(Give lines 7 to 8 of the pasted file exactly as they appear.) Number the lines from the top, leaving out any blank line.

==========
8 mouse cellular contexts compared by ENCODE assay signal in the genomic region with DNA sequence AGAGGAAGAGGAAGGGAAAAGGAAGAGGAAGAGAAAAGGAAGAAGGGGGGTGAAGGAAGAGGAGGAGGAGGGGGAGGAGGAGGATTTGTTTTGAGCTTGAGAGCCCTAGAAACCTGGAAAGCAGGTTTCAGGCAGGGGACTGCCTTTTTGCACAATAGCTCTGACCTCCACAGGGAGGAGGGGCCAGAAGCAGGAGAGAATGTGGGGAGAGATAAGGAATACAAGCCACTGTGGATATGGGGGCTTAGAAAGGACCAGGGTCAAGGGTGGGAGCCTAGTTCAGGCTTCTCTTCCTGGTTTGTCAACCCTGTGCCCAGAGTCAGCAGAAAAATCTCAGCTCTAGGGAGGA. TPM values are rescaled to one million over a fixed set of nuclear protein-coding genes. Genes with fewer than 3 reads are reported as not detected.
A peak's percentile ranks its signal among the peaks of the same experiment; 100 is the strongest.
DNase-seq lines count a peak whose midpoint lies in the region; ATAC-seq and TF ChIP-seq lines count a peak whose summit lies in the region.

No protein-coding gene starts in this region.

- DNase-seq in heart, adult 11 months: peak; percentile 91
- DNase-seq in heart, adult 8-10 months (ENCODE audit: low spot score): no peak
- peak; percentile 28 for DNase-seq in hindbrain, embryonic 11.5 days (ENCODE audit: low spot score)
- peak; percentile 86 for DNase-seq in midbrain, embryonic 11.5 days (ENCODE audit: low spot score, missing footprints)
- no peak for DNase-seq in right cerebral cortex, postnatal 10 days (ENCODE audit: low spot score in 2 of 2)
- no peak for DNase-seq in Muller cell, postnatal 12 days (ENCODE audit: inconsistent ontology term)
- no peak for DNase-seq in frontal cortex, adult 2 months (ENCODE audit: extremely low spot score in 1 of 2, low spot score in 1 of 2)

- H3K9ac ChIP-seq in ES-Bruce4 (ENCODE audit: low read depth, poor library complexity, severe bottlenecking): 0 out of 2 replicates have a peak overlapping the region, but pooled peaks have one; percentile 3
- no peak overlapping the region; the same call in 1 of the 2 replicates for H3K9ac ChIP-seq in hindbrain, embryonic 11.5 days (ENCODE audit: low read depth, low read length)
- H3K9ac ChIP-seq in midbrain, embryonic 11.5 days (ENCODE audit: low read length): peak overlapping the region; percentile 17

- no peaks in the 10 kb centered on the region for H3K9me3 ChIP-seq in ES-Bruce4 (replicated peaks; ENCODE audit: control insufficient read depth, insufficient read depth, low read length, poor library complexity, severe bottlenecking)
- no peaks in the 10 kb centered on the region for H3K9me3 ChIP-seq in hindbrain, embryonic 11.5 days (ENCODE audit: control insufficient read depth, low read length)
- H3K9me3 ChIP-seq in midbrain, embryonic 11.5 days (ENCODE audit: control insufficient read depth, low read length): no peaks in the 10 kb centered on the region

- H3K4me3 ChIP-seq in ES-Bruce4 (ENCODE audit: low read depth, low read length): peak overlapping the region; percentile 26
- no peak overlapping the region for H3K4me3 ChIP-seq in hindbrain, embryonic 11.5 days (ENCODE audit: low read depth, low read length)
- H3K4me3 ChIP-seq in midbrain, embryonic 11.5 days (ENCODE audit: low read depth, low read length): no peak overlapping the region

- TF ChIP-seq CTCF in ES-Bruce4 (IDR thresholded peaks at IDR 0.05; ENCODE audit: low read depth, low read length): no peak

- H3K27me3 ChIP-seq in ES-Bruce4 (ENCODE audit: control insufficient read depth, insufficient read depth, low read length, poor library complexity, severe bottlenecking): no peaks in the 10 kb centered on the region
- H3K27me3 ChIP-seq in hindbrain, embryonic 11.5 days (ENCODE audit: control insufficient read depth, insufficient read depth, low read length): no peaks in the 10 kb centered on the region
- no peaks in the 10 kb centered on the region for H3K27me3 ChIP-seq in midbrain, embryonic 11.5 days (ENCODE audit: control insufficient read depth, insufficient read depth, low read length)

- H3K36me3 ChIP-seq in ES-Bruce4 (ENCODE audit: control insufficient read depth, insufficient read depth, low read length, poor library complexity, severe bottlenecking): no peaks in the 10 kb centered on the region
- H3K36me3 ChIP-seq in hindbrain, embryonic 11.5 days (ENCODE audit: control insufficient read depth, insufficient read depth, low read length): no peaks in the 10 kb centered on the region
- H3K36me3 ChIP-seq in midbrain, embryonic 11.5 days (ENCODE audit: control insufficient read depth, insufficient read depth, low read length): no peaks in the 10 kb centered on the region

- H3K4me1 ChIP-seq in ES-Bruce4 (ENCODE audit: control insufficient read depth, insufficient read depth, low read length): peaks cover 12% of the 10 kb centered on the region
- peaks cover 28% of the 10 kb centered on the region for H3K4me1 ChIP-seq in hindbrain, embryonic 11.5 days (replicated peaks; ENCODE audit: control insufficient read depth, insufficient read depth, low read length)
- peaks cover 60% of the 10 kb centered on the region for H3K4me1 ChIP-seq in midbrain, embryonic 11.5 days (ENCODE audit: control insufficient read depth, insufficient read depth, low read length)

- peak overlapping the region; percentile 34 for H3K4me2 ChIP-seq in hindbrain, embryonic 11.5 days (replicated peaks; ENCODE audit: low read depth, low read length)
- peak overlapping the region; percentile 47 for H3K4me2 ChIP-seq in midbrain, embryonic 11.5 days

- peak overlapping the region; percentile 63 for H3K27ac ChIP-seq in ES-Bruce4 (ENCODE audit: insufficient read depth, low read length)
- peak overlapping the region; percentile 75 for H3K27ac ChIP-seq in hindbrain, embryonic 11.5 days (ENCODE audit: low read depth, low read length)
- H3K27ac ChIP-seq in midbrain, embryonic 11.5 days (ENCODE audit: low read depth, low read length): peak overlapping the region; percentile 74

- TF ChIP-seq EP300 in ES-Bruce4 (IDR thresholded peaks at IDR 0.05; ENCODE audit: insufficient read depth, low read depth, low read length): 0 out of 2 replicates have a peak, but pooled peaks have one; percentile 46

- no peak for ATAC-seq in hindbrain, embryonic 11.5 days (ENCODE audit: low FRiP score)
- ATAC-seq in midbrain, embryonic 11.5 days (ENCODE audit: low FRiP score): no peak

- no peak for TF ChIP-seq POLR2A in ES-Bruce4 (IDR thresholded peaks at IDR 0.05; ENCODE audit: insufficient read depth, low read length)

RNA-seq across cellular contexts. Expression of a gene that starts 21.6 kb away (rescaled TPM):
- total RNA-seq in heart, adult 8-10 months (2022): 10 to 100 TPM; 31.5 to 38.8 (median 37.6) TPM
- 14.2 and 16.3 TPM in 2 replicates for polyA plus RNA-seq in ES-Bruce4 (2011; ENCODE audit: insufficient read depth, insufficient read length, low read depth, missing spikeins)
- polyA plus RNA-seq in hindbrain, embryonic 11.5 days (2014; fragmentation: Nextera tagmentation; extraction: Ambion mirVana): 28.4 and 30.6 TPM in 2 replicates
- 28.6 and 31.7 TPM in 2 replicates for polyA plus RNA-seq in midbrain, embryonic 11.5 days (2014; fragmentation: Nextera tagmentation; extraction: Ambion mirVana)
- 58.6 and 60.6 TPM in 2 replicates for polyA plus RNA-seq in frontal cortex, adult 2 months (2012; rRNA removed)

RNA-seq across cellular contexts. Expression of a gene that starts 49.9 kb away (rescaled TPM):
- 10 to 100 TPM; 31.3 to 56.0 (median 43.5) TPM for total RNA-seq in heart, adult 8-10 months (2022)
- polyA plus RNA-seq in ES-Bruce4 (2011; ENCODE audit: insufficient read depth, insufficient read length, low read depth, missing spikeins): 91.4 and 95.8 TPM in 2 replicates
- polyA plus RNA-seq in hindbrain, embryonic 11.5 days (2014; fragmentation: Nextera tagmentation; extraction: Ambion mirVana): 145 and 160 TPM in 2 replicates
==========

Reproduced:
- peak; percentile 28 for DNase-seq in hindbrain, embryonic 11.5 days (ENCODE audit: low spot score)
- peak; percentile 86 for DNase-seq in midbrain, embryonic 11.5 days (ENCODE audit: low spot score, missing footprints)